CONCERT REVIEW: Gogol Bordello At The E-Factory

EDITOR’S NOTE: This concert review of Gogol Bordello’s show at the Electric Factory last Wednesday somehow got stuck in the pipes of the Internets. Ordinarily, it would be far too after the fact to run a review at this late date, but we are going to make an exception because it’s Gogol fucking Bordello. Because, dammit, when we say we are going to review a Gogol Bordello concert, well, as God is our witness, that Gogol Bordello concert gets motherfucking reviewed! Our word is all we have. PELLE GUNTHER The Electric Factory almost guarantees a colorful audience, and the crowd for Gogol Bordello was on their A-game. From Christmas lights to pirate costumes, gypsy attire or just general lack of clothing all together, the factory was filled with a dense throng of sweaty fans, most wearing the subtle scent of one too many beers. The openers, Philly’s own delightfully bizarre, experimental, gypsy-jazz group Man Man, and the punky, alcohol driven, folk-thrash group River City Extension, set a thick mood of alcoholism and gypsies, creating the perfect atmosphere for Gogol’s wild stage show.

The seven-piece immigrant clan from New York, Gogol Bordello entered the stage to a drunken explosion of screams, and a bone-crushing surge of gypsy-crazed fans pushing to the front. Their charismatic, Borat lookalike/front man Eugene Hutz arrived on stage armed with a flamenco guitar and a bottle of water. After grabbing the mic, he embarked on a wonderful journey through the best of his old tunes, and paying special attention to their albums Gypsy Punks and Super Taranta. Regrettably they failed to play “Sally” or “I Would Never Wanna Be Young Again”, but hearing “Wonderlust King” and “Not a Crime” while surrounded by the enthusiastic sing-a-long of the mob packed into the sold out Factory almost made one contemplate giving up on modern society for a simpler, and considerably wilder, gypsy life.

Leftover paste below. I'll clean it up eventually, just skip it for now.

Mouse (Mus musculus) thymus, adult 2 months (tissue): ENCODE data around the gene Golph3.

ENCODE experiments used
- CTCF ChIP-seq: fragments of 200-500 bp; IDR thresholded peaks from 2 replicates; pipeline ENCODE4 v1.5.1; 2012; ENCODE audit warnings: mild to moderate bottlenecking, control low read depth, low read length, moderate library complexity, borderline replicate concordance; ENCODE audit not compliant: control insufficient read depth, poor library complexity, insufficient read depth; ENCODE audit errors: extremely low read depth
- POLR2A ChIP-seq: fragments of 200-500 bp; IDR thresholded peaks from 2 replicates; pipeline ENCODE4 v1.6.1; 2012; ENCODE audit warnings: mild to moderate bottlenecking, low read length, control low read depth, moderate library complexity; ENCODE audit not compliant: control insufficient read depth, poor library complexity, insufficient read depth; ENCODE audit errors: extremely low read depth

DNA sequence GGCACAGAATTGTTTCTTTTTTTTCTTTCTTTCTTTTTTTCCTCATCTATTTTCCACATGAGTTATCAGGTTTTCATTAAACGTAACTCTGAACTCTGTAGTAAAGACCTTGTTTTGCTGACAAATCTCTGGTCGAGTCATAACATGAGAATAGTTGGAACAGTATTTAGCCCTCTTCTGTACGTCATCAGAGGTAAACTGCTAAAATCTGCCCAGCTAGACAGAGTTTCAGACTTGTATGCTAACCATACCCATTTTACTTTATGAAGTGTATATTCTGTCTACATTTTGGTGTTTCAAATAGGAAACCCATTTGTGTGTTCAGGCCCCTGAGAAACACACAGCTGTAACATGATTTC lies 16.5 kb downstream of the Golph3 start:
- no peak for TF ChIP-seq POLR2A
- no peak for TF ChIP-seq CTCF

The amount of wild energy these musicians produced was such that you’d have to see to believe it. It was a gypsy spectacular, from the full functioning lighthouse on stage to the large banner bearing their Gypsy Punks-era emblem of a slingshot firing a red star. Through the show the band was consistently moving, dancing, interacting and putting on theatrics with gusto, while the crowd moshed their way through even the slowest songs. Mid set Eugene opened the wine, and in proper party fashion, sloshed it wildly across the crowd and stage, his wild eyes glinting over his super-sized mustache.

Undeniably the best part of my night was the arrival of their wild sing-a-long “Start Wearing Purple” which had the whole crowd screaming in each other’s faces, happy that finally we all knew the words. At the final breakdown, the place went wild as the stomping and dancing feet of thousand of fans pounded the ground as they screamed in pure merriment and wild release.

The band, adorned in western cowboy attire, came back for an extensive encore, which lasted nearly as long as their first set, focusing more on their new album Trans-Continental Hustle, which delves into a much softer and more musically intricate sound. To start off the encore, two of Gogol’s guitarists came out with not lights save the revolving beam from the lighthouse, and played a beautiful flamenco duet, before being joined by the rest of the band, slowly raising back into their former energy. By the end, Eugene was shirtless, playing maniacally while the rest of the band rocked out, bringing this wild party of a night to a close.

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